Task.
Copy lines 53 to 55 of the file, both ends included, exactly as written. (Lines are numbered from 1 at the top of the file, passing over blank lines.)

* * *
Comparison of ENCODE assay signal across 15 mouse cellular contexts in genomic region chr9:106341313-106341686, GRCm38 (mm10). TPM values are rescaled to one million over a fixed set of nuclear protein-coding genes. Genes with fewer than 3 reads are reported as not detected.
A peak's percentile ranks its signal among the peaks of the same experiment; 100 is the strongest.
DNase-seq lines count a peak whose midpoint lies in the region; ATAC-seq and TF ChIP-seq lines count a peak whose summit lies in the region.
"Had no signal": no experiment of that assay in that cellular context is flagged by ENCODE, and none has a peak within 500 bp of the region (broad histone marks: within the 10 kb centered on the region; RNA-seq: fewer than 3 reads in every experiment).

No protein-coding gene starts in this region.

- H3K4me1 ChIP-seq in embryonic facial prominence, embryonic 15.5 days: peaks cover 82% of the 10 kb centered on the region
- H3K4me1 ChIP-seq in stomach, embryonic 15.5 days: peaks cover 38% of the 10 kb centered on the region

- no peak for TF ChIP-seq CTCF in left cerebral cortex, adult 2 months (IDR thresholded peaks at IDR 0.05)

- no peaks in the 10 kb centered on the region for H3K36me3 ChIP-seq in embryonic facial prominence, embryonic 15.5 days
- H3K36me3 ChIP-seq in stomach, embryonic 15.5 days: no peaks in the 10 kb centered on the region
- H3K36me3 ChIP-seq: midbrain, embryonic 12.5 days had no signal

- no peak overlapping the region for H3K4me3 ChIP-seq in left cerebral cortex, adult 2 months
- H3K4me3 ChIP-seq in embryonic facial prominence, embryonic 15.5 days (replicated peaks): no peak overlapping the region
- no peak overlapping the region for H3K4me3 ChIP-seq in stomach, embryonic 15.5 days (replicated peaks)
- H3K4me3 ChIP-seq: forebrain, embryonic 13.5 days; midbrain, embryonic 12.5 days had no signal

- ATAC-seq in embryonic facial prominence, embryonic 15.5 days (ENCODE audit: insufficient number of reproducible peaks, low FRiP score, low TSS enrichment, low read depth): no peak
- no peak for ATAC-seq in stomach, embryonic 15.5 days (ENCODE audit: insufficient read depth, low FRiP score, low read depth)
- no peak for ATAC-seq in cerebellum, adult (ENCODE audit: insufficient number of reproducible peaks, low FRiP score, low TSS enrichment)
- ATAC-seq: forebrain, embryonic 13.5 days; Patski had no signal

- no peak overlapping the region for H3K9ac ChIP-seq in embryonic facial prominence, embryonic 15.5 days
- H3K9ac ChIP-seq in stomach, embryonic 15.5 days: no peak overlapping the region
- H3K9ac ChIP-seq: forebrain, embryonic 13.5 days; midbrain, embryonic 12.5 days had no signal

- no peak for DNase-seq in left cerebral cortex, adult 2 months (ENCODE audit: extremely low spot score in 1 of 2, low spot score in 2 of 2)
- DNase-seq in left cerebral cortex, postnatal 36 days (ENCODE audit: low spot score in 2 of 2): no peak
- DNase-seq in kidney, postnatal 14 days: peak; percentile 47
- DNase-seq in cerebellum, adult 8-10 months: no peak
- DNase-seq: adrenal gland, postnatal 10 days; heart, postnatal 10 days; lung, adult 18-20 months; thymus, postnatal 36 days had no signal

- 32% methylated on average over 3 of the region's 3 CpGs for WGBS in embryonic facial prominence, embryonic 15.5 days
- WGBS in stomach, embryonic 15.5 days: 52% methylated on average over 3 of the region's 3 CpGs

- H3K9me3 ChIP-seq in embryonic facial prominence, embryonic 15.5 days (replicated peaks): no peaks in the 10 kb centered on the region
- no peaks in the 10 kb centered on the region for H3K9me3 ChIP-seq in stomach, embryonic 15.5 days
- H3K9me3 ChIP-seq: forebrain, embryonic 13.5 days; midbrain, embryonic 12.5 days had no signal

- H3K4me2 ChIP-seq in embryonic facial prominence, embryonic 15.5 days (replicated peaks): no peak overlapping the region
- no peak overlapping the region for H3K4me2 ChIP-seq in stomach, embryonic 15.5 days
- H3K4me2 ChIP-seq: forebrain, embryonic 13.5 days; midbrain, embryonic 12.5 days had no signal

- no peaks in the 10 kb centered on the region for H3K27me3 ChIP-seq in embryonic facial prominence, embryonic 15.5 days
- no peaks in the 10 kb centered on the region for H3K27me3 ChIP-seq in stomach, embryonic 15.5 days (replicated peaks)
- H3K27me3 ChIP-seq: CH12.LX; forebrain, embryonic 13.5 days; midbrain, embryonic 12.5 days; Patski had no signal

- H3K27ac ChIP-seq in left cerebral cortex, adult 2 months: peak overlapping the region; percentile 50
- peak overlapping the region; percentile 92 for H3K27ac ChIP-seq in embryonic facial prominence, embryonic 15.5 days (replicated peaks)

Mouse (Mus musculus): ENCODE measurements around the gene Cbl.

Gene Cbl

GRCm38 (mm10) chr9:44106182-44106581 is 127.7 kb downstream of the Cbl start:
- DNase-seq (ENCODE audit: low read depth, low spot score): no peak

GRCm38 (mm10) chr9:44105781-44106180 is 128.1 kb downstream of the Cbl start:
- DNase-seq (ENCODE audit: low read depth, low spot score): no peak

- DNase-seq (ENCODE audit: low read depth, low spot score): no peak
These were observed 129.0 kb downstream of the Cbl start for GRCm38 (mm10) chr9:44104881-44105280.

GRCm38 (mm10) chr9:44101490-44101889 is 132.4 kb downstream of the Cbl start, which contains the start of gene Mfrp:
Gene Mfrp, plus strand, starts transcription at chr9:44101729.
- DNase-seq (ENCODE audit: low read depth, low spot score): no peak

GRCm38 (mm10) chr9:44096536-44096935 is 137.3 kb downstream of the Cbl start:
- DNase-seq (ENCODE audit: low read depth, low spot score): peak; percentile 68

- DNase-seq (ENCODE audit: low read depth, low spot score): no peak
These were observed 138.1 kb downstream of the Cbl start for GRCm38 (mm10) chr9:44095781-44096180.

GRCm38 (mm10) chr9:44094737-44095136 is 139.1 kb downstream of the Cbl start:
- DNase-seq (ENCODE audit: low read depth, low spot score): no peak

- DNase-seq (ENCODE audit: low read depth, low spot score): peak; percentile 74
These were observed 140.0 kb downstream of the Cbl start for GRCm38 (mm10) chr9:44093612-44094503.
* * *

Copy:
- DNase-seq (ENCODE audit: low read depth, low spot score): peak; percentile 68

- DNase-seq (ENCODE audit: low read depth, low spot score): no peak
These were observed 138.1 kb downstream of the Cbl start for GRCm38 (mm10) chr9:44095781-44096180.